How it works
This is the men’s ultimate all-round test, a 10-event contest covering the whole range of athletics disciplines spread over two days.
Competitors earn points for their performance in each discipline and the overall winner is the man who accrues the most points.
The first day consists of (in order): 100m, Long Jump, Shot Put, High Jump and 400m. The second day’s events are 110m Hurdles, Discus Throw, Pole Vault, Javelin Throw and 1500m.
The forerunner of the modern Decathlon was the Pentathlon, a regular feature of the Ancient Olympics that comprised long jump, discus, javelin, sprint and wrestling.
Various versions of the event re-emerged in the 19th century to determine all-around prowess and a multi-event competition was held at the 1904 Olympic Games but the first Decathlon that resembles the current format was held in 1911, with the inaugural Olympic Games Decathlon – famously won by the legendary Jim Thorpe – taking place a year later in Stockholm.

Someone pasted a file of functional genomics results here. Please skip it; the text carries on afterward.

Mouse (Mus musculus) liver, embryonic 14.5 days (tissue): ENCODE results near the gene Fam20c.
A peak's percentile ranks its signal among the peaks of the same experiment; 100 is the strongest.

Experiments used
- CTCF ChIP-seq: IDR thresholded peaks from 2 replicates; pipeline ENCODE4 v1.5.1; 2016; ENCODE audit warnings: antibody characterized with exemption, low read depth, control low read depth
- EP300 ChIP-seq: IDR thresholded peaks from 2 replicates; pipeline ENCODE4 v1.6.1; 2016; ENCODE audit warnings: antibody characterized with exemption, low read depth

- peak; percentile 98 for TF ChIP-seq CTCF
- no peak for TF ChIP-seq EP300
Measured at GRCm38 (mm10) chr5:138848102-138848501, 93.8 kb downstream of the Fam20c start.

There is also an official World record for the women’s Decathlon but this is not contested at major championships.
Did you know
The scoring tables that determine how a many points a performance is worth have actually been adjusted six times since they were established in 1912, because of athletes’ ever-improving abilities, equipment changes and to equate the events more accurately. The changes happened in 1920, 1934, 1950, 1962, 1977 (to take account of the growing use of electronic timing) and, most recently, 1985.
Ashton Eaton’s victory at the London 2012 Olympic Games was the 13thDecathlon gold medal for the USA, who have been the most dominant nation in the event by a long way as no other country has won more than two gold medals. In similar fashion, the USA has been the most successful nation at the IAAF World Championships with seven gold medals in 13 editions.
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